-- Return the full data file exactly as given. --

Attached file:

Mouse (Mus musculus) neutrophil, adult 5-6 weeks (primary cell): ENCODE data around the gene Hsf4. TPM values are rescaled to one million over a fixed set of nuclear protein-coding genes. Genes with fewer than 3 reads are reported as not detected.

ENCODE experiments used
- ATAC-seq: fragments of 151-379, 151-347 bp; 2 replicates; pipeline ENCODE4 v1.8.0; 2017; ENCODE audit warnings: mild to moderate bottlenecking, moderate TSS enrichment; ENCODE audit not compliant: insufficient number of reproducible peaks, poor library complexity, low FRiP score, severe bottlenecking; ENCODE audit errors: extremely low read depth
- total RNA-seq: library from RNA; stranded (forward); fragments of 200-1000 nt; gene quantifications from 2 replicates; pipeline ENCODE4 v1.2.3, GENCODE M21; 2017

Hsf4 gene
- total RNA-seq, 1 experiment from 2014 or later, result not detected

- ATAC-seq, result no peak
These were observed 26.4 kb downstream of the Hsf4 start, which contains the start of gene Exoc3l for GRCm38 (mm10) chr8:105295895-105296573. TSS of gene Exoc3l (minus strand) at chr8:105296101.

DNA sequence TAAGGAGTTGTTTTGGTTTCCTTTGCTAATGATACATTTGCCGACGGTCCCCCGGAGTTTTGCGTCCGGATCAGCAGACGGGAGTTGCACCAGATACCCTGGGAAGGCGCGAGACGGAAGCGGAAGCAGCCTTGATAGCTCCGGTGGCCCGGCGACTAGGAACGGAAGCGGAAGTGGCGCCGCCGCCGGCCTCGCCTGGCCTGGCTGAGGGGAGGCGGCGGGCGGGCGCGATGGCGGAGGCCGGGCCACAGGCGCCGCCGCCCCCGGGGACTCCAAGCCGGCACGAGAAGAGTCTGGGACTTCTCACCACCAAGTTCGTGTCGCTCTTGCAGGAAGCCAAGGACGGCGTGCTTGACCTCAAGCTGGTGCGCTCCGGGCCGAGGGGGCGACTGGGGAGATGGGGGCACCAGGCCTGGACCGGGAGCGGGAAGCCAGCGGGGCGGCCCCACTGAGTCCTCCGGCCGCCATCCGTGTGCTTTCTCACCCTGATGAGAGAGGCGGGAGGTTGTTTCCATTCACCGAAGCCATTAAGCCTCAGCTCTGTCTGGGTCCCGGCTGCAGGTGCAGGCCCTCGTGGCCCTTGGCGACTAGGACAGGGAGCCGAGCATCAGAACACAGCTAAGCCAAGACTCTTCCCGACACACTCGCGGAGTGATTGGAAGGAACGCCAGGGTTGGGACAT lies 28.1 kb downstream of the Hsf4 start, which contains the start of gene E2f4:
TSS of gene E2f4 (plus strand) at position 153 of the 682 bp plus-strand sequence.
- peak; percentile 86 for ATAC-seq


Mouse (Mus musculus) neutrophil, adult 5-6 weeks (primary cell): ENCODE data around the gene Hsf4. TPM values are rescaled to one million over a fixed set of nuclear protein-coding genes. Genes with fewer than 3 reads are reported as not detected.

ENCODE experiments used
- ATAC-seq: fragments of 151-379, 151-347 bp; 2 replicates; pipeline ENCODE4 v1.8.0; 2017; ENCODE audit warnings: mild to moderate bottlenecking, moderate TSS enrichment; ENCODE audit not compliant: insufficient number of reproducible peaks, poor library complexity, low FRiP score, severe bottlenecking; ENCODE audit errors: extremely low read depth
- total RNA-seq: library from RNA; stranded (forward); fragments of 200-1000 nt; gene quantifications from 2 replicates; pipeline ENCODE4 v1.2.3, GENCODE M21; 2017

Hsf4 gene
- total RNA-seq, 1 experiment from 2014 or later, result not detected

- ATAC-seq, result no peak
These were observed 26.4 kb downstream of the Hsf4 start, which contains the start of gene Exoc3l for GRCm38 (mm10) chr8:105295895-105296573. TSS of gene Exoc3l (minus strand) at chr8:105296101.

DNA sequence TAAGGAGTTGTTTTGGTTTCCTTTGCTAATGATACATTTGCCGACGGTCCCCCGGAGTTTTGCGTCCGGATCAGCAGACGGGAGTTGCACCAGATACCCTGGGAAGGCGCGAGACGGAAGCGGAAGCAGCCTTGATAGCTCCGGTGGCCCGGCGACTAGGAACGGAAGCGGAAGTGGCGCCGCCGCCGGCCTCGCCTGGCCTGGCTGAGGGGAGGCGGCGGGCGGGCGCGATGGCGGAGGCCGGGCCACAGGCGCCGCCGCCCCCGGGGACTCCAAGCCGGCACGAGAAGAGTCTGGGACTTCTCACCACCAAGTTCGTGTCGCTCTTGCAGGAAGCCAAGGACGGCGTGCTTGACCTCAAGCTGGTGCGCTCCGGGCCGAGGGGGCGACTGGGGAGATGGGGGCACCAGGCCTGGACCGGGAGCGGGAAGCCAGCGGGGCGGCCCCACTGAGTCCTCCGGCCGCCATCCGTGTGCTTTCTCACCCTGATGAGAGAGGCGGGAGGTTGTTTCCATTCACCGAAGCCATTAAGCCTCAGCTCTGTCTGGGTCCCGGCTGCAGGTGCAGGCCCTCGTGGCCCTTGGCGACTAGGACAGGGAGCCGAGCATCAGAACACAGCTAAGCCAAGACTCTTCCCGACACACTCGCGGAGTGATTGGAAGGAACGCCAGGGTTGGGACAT lies 28.1 kb downstream of the Hsf4 start, which contains the start of gene E2f4:
TSS of gene E2f4 (plus strand) at position 153 of the 682 bp plus-strand sequence.
- peak; percentile 86 for ATAC-seq